I found Rama Isibo’s article “Remittances can help or hinder progress” lacking in some quarters and I felt that I would put forward another point of view.
Mr. Isibo is indeed right that remittances are an important source of capital for developing countries. While less important than FDI, they surpass official development assistance and capital market flows.
Moreover, remittances are a stable source of capital; in contrast to FDI and portfolio investment, which recently fell sharply due to worldwide recession, remittances grew further, evidence of an anti-cyclical character.
However, I would emphasize further the power of these remittances; in addition to the direct impacts they have on migrant sending economies such as poverty reduction, reducing balance of payments deficits, reducing of foreign exchange shortages and increasing investments.
Remittances also have indirect impact, such as easing capital and risk constraints, releasing other resources for investment and generating multiplier effects of consumption spending.
However, where I believe Mr. Isibo’s article goes astray is comparing overseas development assistance to remittances, as these two sources of revenue are completely different in character.
Although remittances seem to be larger than foreign aid, they enter the economy in small units that go directly to individuals so as to increase private consumption. They also arrive in highly unequal amounts; while one sender may send small handfuls per month to a large family, another may send large sums on an annual basis to one or two family members. Remittances also have no specific target population other than family members back home; these family members may be poor and in great need of money, or they may be middle income and simply using the remittances as supplemental income.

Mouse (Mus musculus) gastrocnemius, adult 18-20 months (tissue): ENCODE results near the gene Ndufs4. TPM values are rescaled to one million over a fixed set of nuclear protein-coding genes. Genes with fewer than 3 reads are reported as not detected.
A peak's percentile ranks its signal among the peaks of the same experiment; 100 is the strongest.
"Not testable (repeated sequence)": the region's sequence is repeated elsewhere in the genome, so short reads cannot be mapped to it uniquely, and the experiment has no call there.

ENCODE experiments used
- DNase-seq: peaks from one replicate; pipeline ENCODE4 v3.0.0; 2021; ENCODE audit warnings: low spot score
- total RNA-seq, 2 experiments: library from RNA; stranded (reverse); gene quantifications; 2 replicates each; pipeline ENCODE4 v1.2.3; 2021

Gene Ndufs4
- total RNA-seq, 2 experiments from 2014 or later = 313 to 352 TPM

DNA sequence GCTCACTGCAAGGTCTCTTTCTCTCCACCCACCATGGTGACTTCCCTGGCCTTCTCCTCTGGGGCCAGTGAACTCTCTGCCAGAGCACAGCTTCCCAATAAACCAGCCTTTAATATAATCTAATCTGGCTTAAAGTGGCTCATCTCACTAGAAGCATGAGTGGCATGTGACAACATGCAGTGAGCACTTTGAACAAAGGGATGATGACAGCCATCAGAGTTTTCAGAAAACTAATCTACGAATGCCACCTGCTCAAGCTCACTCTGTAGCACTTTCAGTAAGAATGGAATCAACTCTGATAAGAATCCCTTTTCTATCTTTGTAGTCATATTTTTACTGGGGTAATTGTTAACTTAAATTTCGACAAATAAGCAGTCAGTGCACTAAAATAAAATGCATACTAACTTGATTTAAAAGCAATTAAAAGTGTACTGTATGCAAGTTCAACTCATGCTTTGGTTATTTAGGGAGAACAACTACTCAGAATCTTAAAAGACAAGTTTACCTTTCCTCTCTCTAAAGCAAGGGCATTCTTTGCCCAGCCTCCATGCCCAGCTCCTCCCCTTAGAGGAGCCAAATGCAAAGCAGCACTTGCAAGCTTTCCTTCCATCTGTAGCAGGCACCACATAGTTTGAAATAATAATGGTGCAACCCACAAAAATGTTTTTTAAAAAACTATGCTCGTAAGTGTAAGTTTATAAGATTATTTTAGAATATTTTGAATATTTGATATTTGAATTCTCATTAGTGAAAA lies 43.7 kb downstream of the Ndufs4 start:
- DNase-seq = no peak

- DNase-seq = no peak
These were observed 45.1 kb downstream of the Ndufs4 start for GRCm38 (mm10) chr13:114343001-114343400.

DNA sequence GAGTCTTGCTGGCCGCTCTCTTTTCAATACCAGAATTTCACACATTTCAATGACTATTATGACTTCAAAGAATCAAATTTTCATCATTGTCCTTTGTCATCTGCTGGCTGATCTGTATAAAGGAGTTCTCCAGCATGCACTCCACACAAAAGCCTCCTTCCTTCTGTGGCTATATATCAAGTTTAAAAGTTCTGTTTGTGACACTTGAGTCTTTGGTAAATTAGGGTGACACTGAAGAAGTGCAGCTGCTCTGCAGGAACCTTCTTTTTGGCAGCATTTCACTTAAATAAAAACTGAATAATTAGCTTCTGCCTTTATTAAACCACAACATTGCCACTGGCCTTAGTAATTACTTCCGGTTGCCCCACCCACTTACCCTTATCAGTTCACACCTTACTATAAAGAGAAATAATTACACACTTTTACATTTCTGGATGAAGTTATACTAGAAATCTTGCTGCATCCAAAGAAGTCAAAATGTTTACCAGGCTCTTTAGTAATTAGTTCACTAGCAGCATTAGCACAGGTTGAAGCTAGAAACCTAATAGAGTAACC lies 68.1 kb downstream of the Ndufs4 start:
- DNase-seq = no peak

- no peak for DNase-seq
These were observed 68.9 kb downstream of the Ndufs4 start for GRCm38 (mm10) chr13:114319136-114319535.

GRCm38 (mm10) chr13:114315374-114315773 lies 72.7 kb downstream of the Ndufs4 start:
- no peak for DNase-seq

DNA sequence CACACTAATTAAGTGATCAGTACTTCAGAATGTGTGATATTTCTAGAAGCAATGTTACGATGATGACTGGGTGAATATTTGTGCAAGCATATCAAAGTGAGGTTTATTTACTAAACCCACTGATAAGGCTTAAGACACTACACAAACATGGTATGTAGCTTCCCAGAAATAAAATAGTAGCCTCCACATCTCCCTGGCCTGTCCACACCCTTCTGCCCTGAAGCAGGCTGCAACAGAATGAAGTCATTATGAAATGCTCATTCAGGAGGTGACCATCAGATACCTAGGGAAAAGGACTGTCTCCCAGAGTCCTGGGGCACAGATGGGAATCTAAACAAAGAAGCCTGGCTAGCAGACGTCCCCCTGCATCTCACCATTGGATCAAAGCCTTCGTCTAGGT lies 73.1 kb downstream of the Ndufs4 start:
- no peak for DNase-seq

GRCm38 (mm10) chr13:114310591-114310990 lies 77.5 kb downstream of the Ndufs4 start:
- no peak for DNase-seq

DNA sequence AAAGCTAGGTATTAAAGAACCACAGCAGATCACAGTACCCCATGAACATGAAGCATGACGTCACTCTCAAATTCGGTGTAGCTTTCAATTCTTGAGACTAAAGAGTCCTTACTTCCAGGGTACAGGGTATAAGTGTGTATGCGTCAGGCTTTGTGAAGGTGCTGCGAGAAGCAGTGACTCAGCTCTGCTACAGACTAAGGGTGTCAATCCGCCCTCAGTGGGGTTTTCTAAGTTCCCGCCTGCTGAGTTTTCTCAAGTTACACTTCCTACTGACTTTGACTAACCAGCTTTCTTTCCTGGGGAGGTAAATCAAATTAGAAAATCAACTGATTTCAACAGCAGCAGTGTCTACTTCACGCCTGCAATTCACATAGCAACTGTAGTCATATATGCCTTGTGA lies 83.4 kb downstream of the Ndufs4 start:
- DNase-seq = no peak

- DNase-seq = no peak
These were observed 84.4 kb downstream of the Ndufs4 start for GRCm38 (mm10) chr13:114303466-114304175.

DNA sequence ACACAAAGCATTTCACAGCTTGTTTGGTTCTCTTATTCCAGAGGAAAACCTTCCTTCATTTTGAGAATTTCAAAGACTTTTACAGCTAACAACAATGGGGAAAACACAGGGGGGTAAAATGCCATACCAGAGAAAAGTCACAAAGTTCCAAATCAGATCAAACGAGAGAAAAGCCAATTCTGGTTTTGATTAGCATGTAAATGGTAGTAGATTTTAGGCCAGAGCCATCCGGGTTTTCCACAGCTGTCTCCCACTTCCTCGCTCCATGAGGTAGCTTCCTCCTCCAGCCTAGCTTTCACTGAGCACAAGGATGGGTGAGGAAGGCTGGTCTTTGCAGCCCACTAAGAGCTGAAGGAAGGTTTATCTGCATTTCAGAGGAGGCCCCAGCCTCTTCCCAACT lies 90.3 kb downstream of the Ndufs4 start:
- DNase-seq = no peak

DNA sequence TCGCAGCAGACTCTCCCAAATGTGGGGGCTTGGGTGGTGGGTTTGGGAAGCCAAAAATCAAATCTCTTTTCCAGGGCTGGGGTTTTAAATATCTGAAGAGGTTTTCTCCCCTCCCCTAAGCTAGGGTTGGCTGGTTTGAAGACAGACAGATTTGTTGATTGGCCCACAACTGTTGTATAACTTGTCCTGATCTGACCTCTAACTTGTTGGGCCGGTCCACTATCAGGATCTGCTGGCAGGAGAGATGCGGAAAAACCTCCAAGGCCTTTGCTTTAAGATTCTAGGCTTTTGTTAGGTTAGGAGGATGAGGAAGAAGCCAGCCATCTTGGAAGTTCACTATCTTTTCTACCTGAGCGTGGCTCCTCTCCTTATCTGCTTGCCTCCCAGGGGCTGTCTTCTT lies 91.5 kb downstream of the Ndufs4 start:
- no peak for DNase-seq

On the other hand, foreign aid is lumpy and can go to either project or budget support, and they can have a direct and profound positive effect on development if the government has a clearly defined policy framework.
It is usually targeted towards specific populations or areas of the economy in need of help, and in cases where the government really knows what it wants, foreign aid could lead to technology transfers, bring in new management styles and skills – Rwandan government seems to be thriving on this aspect.
Nevertheless, I will agree with Mr. Isibo that surges in remittances can have negative effects and thus be accompanied by a number of policy challenges.
Remittances might negatively affect labour supply (the number of hours worked per week and, in a number of countries, also labour force participation). On the external front, remittances also seem to be accompanied by real exchange rate appreciation pressures.
While these effects are consistent with adjustments towards new equilibriums following a positive shock (that is, the surge in remittances), evidence suggests that some of the appreciations are usually linked to real exchange rate misalignments, which justifies the desire by policy makers to take mitigating actions in order to minimize competitiveness losses due to remittances.
In conclusion, productive investment does not depend on income, but rather on market infrastructure, interest rates, stock prices, macroeconomic policies and stable economic growth.
Hence, remittances are not a panacea and should follow models of sound macroeconomic management and development strategies in order to maximise their positive growth effects.
Liban Mugabo is a graduate student in Singapore